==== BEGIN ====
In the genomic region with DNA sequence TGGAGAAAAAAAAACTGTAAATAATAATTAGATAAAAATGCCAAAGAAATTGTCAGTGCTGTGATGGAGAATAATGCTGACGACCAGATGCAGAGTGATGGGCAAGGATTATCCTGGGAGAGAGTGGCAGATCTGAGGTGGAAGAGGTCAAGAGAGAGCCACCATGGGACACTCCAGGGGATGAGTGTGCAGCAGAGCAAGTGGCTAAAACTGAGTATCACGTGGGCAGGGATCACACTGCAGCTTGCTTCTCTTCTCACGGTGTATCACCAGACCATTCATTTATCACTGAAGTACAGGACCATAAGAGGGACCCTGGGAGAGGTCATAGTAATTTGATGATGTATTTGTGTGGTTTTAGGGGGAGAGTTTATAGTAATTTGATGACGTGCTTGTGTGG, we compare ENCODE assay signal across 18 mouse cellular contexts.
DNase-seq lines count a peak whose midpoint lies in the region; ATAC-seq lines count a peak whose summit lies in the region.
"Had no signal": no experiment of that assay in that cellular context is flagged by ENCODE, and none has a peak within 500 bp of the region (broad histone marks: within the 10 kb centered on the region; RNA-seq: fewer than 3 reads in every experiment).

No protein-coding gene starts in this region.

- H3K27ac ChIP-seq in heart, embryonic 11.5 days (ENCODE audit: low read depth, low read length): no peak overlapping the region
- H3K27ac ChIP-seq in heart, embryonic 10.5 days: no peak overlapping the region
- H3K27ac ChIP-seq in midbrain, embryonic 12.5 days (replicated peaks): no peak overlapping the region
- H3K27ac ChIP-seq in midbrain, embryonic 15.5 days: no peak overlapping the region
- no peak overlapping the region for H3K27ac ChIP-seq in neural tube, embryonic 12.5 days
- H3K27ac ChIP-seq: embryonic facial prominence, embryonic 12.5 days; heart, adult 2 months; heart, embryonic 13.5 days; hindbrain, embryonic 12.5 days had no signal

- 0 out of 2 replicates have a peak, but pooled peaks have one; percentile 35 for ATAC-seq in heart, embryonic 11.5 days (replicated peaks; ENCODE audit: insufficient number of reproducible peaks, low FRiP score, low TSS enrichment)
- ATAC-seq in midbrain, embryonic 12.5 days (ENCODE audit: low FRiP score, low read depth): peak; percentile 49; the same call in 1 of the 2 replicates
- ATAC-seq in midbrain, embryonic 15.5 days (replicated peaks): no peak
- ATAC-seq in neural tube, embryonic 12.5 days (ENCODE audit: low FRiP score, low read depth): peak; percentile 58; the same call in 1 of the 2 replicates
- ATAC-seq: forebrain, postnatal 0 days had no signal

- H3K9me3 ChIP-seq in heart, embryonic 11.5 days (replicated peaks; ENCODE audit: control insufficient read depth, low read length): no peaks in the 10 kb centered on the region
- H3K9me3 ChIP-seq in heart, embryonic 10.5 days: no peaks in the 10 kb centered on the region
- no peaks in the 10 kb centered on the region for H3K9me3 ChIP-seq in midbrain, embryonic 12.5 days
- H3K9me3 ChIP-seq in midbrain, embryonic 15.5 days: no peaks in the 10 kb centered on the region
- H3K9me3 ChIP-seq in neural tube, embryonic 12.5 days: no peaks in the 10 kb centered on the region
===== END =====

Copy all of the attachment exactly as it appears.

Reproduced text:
In the genomic region with DNA sequence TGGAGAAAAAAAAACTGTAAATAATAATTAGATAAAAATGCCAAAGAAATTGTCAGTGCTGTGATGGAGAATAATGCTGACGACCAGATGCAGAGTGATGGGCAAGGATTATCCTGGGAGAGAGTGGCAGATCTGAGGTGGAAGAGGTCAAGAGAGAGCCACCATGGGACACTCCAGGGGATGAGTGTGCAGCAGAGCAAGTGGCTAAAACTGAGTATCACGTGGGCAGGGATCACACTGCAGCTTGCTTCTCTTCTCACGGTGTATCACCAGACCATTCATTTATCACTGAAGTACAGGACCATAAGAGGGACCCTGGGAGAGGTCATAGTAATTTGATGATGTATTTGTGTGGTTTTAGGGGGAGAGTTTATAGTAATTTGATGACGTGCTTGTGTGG, we compare ENCODE assay signal across 18 mouse cellular contexts.
DNase-seq lines count a peak whose midpoint lies in the region; ATAC-seq lines count a peak whose summit lies in the region.
"Had no signal": no experiment of that assay in that cellular context is flagged by ENCODE, and none has a peak within 500 bp of the region (broad histone marks: within the 10 kb centered on the region; RNA-seq: fewer than 3 reads in every experiment).

No protein-coding gene starts in this region.

- H3K27ac ChIP-seq in heart, embryonic 11.5 days (ENCODE audit: low read depth, low read length): no peak overlapping the region
- H3K27ac ChIP-seq in heart, embryonic 10.5 days: no peak overlapping the region
- H3K27ac ChIP-seq in midbrain, embryonic 12.5 days (replicated peaks): no peak overlapping the region
- H3K27ac ChIP-seq in midbrain, embryonic 15.5 days: no peak overlapping the region
- no peak overlapping the region for H3K27ac ChIP-seq in neural tube, embryonic 12.5 days
- H3K27ac ChIP-seq: embryonic facial prominence, embryonic 12.5 days; heart, adult 2 months; heart, embryonic 13.5 days; hindbrain, embryonic 12.5 days had no signal

- 0 out of 2 replicates have a peak, but pooled peaks have one; percentile 35 for ATAC-seq in heart, embryonic 11.5 days (replicated peaks; ENCODE audit: insufficient number of reproducible peaks, low FRiP score, low TSS enrichment)
- ATAC-seq in midbrain, embryonic 12.5 days (ENCODE audit: low FRiP score, low read depth): peak; percentile 49; the same call in 1 of the 2 replicates
- ATAC-seq in midbrain, embryonic 15.5 days (replicated peaks): no peak
- ATAC-seq in neural tube, embryonic 12.5 days (ENCODE audit: low FRiP score, low read depth): peak; percentile 58; the same call in 1 of the 2 replicates
- ATAC-seq: forebrain, postnatal 0 days had no signal

- H3K9me3 ChIP-seq in heart, embryonic 11.5 days (replicated peaks; ENCODE audit: control insufficient read depth, low read length): no peaks in the 10 kb centered on the region
- H3K9me3 ChIP-seq in heart, embryonic 10.5 days: no peaks in the 10 kb centered on the region
- no peaks in the 10 kb centered on the region for H3K9me3 ChIP-seq in midbrain, embryonic 12.5 days
- H3K9me3 ChIP-seq in midbrain, embryonic 15.5 days: no peaks in the 10 kb centered on the region
- H3K9me3 ChIP-seq in neural tube, embryonic 12.5 days: no peaks in the 10 kb centered on the region